Our active planet was much in the news this week. The magnitude 6.0 earthquake near Napa, California, on Sunday morning damaged many of the older structures in the town center, notwithstanding a media focus on the sideshow of broken barrels and bottles of wine (http://www.nytimes.com/2014/08/26/us/napa-mops-wine-up-and-tallies-its-losses.html?_r=0). Our continent was bookended by hurricanes Cristobal in the Atlantic and Marie in the eastern Pacific. Migrating earthquake activity marked the movement of subsurface magma beneath the Bardarbunga volcano complex in central Iceland, and a fissure eruption early today led the country’s Meteorological Office to raise the declared risk of an ash-producing eruption that would endanger air travel through the region (http://online.wsj.com/articles/iceland-closes-airspace-after-volcano-erupts-1409292445).
The Seismology, Geology and Tectonophysics Division welcomed the arrival this week of former Lamont Postdoctoral Fellow and Storke-Doherty Lecturer Einat Aharanov. Now an Associate Professor at the Institute of Earth Sciences, The Hebrew University in Jerusalem (http://earth.huji.ac.il/staff-main.asp?id=389), Einat will spend her sabbatical year on the Lamont Campus. She works on a broad range of solid and fluid dynamical processes in Earth science, ranging from pressure solution/dissolution and deformation in carbonates and clays, to frictional properties of granular materials on faults, to physical models for landslide run outs.
Visiting with Einat is postdoctoral scientist Stanislav Parez, who holds a Ph.D. from the Institute of Chemical Technology in Prague, Czech Republic. A specialist on numerical models of fluid-solid systems who is also now at The Hebrew University in Jerusalem, Stanislav will be focusing during his time at Lamont on the dynamics of landslides.
The Geochemistry Division welcomed the arrival on Wednesday of part-time Visiting Research Scientist Lei Wang, an Associate Professor in the School of the Environment at Nanjing University. An expert in the field of environmental exposure and assessment, Lei will work at Lamont with Beizhan Yan, Steve Chillrud, and Ben Bostick on the onsite remediation of arsenate in contaminated soils and the exploration of associations between air pollutants and adverse health outcomes in China.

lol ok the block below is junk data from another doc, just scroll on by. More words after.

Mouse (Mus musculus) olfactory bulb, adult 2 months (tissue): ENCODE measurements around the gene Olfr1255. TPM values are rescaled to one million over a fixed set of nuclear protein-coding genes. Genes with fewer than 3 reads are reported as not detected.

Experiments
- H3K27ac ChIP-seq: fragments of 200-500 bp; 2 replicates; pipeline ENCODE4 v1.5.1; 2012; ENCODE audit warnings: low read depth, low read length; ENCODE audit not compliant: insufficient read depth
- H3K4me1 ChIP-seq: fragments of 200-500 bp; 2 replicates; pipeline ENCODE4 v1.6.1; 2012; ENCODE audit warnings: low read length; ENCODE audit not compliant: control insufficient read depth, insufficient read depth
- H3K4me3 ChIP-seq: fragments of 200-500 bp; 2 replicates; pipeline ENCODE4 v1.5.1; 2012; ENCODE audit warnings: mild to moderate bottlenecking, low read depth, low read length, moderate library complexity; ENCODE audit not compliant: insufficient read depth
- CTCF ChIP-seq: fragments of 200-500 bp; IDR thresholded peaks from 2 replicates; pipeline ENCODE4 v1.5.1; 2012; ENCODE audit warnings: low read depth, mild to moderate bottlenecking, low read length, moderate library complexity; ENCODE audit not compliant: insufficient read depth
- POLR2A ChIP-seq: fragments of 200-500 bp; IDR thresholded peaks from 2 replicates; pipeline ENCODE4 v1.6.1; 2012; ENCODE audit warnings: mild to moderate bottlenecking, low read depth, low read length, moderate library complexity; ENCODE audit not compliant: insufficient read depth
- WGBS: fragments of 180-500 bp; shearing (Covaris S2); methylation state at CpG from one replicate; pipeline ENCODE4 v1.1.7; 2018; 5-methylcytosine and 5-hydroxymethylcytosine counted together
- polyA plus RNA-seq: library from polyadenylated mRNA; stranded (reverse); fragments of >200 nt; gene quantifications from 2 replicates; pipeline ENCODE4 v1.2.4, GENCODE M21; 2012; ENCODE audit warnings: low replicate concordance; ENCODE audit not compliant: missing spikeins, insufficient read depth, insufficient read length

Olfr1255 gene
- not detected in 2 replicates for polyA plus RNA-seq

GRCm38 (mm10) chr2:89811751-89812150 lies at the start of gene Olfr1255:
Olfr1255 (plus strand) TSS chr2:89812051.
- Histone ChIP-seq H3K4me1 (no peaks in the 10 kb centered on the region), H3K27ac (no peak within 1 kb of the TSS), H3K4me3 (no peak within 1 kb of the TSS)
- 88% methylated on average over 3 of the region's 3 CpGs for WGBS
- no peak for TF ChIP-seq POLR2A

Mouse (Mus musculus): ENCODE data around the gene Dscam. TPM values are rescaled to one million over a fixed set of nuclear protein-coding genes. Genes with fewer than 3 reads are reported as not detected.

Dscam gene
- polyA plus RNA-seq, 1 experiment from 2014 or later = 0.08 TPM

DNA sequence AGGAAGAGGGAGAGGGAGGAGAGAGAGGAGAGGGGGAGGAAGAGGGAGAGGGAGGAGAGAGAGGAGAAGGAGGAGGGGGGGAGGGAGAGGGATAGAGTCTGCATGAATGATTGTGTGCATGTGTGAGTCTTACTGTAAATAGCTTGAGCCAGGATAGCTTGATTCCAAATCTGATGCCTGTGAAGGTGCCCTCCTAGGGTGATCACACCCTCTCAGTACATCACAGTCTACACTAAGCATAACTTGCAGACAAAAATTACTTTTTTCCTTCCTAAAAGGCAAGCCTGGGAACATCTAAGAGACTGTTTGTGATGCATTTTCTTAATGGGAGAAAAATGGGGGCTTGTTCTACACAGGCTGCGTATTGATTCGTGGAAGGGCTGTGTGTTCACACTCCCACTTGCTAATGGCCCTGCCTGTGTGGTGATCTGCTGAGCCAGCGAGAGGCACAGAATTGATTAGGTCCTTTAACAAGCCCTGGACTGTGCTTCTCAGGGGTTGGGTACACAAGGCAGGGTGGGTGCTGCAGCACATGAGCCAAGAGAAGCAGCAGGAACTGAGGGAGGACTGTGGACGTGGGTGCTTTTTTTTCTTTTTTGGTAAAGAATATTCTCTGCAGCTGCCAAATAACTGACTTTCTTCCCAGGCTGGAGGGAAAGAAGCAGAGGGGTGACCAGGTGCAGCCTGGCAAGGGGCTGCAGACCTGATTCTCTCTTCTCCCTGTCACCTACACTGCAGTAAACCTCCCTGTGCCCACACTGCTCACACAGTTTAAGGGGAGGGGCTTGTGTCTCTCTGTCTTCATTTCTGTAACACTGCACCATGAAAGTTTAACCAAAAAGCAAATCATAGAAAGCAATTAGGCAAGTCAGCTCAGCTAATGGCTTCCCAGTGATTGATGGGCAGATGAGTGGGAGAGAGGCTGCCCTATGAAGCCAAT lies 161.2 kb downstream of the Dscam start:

The R/V Langseth spent the week at sea as part of a three-week cruise led by scientists from the U.S. Geological Survey to map sediment thickness along the outer Atlantic continental margin of the eastern U.S. The work is part of the multi-agency Extended Continental Shelf/Law of the Sea (ECS/LOS) project to characterize the seafloor beyond the 200-nautical-mile limit of the Exclusive Economic Zone. The ship hauled in gear and headed northwestward on Wednesday evening to move far from the path of Cristobal, but she was able to conduct multi-beam surveying and headed back to the main work area on Thursday.
An orientation for the new DEES graduate students, organized in large part by the Graduate Student Committee – led by Kyle Frischkorn, Laura Haynes, and Sam Phelps – was held on the Lamont Campus on Tuesday afternoon. On arrival, the students had their photographs taken for the student photo boards, and they were treated to a catered lunch on the Comer deck. They then met with Carol Mountain and Sally Odland to hear an overview of the department, logistics, registration, class selection, financial support, and what to expect during their first few weeks. The students then went on a campus tour on which other students gave brief talks about resources and activities in their respective buildings. After briefly meeting with me, the students disbursed to locate their offices, meet advisers, and introduce themselves to division administrators. The GSC arranged a pizza party that evening at one of the student's apartments. On Wednesday, the new students spent the day at Morningside to attend the GSAS Orientation and an afternoon barbeque. Any lingering impression that graduate life is all orientations and free food will be dispelled once classes begin next Tuesday.
Also on Tuesday, Columbia University’s Dean of Science, Amber Miller, announced the launch of a new website for the university’s Science Initiative, a development program designed to strengthen the sciences at Columbia (http://fas.columbia.edu/home/initiatives/science-initiative). The website includes the strategic plan for the initiative and related documents, news stories from Columbia’s science departments, videos that highlight members of the science faculty and their work, and announcements of upcoming events.
The Washington Post this week published five editorials, one each weekday, on the topic of climate change and the need for a national policy to address carbon dioxide emissions (e.g., http://www.washingtonpost.com/opinions/a-climate-for-changethe-us-can-help-drive-a-new-round-of-global-carbon-cuts/2014/08/28/9f3ecbf8-2d9f-11e4-9b98-848790384093_story.html). In the news this week from Lamont was Felix Waldhauser, whose methods for precisely locating earthquakes revealed early clues to the fault strand that hosted Sunday’s Napa earthquake (http://www.livescience.com/47531-what-caused-napa-earthquake.html).
Whether this week has affected your cruise on a ship in the western Atlantic, your flight on an aircraft with a route over Iceland, or your choice of California wines at a local restaurant, may you enjoy the three-day weekend and an appreciation of the American labor movement for which Monday’s holiday was established.